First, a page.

You attempt to fold it around, but it doesn’t have a 360-degree hinge. Instead, all interaction within apps on the upright screen happens on the second display. Steve Jobs’ disdain of touchscreen laptops was one thing he’d said Apple still takes seriously today.

Apple pen on Macbook Concept by Furkan Kasap
Furkan Kasap

You install Photoshop, launch it, and watch as the digital keyboard disappears entirely. In its place is a unique sets of dials, switches, and buttons custom designed by Adobe. As your MacBook instructs you, you learn that most key commands and buttons have been replaced with gestures, swipes, and clicks. It feels strange at first, but you notice immediately how the content you’re working on or watching fills the entirety of your screen, helping you focus on the task at hand.

The way this new Macbook automatically connects through your phone’s 5G hotspot makes it seamless.

As you get familiar with your new laptop, you begin to notice a number of other interesting things about it. First off, you notice you can’t download applications directly from Safari. You search for “Google Chrome” in the search box, but the first result is a link back to the Mac App Store. After doing some research, you realize it’s because this version of MacOS doesn’t allow downloads outside of the Mac App Store.

Apple’s A-series chip has been brought over from the iPhone to power this version of the MacBook, and with it, certain restrictions on what you can install. Apple is always after more control over its products, and the processor and application choice was the next evolution of that instinct. Once the T2 ARM chip was brought over to the iMac Pro to help out with Siri integration and security, it was only a matter of time.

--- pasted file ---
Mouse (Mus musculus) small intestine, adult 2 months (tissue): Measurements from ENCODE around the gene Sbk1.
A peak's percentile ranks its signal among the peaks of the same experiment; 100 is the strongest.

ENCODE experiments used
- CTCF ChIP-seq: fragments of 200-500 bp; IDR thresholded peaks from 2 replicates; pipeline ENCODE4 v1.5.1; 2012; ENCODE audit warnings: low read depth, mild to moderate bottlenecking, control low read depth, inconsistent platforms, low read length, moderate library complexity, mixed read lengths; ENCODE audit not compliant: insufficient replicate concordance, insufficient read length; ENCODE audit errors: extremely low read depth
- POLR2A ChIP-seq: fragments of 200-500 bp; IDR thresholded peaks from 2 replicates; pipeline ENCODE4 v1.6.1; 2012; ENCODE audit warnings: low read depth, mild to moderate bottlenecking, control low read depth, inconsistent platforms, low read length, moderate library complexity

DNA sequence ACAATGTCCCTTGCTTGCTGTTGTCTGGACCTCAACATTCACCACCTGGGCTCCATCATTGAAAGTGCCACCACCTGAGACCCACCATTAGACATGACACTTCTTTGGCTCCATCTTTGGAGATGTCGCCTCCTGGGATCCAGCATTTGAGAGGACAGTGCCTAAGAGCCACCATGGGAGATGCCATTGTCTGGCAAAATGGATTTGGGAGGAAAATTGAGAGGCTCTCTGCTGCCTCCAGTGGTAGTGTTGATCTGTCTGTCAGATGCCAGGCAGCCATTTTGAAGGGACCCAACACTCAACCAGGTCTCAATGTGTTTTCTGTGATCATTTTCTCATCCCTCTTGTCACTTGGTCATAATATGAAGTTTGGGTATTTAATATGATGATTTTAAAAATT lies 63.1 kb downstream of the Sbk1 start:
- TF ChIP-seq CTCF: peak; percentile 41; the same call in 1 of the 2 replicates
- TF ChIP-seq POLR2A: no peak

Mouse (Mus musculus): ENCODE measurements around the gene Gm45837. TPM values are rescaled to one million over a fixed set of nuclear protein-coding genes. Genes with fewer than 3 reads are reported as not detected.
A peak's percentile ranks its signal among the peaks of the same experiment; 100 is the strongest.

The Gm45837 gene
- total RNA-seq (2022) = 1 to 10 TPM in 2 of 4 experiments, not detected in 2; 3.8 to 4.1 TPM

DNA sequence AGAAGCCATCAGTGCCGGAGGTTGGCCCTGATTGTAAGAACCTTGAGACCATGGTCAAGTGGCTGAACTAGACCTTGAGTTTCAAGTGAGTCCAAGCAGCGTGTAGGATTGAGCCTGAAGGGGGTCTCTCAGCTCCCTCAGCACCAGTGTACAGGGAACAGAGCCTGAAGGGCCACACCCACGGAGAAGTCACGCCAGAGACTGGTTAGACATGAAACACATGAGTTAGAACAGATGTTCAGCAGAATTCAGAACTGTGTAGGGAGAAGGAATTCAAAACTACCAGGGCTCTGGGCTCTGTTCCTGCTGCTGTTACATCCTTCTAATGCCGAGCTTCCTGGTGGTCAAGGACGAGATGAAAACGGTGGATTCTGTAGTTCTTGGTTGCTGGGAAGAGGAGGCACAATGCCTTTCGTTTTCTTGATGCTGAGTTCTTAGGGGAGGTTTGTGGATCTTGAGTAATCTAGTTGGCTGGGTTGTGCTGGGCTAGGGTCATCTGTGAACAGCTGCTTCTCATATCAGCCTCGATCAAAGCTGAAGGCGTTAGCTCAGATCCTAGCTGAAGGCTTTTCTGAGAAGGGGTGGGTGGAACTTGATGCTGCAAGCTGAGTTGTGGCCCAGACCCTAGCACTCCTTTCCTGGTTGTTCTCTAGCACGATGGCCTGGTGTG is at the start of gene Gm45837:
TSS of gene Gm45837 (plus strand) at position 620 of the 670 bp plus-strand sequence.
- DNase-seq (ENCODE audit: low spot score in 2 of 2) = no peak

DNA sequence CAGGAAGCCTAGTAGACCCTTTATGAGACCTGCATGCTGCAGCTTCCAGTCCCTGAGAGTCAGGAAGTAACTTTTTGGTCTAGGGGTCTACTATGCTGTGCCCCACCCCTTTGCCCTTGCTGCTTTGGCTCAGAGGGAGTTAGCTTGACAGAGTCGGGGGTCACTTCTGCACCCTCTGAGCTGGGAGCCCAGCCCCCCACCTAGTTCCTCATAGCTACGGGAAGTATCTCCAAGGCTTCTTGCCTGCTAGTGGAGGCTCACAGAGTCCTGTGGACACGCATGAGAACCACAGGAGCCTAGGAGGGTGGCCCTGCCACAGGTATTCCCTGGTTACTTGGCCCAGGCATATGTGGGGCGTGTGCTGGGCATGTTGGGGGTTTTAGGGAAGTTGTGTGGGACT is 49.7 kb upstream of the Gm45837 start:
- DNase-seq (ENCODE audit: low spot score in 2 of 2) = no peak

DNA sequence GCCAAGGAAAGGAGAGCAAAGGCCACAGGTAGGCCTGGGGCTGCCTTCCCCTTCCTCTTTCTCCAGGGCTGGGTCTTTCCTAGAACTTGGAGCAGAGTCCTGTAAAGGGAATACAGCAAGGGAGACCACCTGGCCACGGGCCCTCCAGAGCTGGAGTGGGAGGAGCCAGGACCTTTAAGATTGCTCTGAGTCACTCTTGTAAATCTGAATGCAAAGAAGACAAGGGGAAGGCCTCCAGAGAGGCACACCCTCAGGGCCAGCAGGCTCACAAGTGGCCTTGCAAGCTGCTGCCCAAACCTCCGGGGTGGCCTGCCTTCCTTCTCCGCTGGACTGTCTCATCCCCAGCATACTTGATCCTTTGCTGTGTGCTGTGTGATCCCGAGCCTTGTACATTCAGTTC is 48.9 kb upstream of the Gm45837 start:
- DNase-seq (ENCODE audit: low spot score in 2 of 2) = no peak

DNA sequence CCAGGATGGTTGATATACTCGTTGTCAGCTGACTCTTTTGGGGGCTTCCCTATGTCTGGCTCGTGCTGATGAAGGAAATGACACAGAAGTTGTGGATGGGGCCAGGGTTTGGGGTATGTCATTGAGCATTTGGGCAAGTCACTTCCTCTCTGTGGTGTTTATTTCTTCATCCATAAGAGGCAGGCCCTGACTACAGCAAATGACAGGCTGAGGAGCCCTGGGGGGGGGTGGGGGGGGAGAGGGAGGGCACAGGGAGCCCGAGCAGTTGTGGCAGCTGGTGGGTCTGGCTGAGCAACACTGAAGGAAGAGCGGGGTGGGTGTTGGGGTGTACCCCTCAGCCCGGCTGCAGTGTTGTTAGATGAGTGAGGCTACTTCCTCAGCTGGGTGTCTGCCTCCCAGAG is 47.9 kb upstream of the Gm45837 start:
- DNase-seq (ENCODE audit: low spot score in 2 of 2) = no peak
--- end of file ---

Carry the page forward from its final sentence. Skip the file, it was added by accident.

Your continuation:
Illustration of futuristic Apple A22 chipset
By the year 2021, Apple may very well may be putting its own advanced A-series chips in its MacBooks. Illustration: Nate Barrett/Digital Trends

The second thing you notice is that your new MacBook is always connected to the internet. It comes with 5G LTE built-in, automatically pairing to your iPhone when it’s out of a Wi-Fi signal. On your first day with the laptop, you worked at the park during lunch, and even pulled it out on the bus ride home. LTE has become commonplace in laptops thanks to Qualcomm’s rapid influence, but the way the Mac automatically connects through your phone’s hotspot makes it seamless.

Ending your first day with the new MacBook, you couldn’t be happier. Winding down, you decide to watch some Netflix in bed. You tap on the first episode of Stranger Things season five and pull out your headphones. Your finger reaches around the edges of the device looking for a headphone jack. Your finger finds a single USB-C port, but that’s it.

You toss them aside and search for the AirPods in your bag. You find one ear, but can’t find the other.

Some things never change.

Editors' Recommendations

Luke Larsen
Senior Editor, Computing
Luke Larsen is the Senior editor of computing, managing all content covering laptops, monitors, PC hardware, Macs, and more.